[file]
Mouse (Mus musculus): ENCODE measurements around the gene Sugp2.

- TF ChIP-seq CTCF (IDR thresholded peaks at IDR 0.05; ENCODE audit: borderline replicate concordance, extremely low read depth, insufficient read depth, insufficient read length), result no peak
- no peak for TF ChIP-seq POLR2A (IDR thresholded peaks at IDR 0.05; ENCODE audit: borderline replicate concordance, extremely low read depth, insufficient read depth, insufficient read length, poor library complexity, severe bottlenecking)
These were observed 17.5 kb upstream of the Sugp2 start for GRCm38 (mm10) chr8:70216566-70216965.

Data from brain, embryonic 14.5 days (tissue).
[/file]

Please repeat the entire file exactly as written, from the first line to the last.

Mouse (Mus musculus): ENCODE measurements around the gene Sugp2.

- TF ChIP-seq CTCF (IDR thresholded peaks at IDR 0.05; ENCODE audit: borderline replicate concordance, extremely low read depth, insufficient read depth, insufficient read length), result no peak
- no peak for TF ChIP-seq POLR2A (IDR thresholded peaks at IDR 0.05; ENCODE audit: borderline replicate concordance, extremely low read depth, insufficient read depth, insufficient read length, poor library complexity, severe bottlenecking)
These were observed 17.5 kb upstream of the Sugp2 start for GRCm38 (mm10) chr8:70216566-70216965.

Data from brain, embryonic 14.5 days (tissue).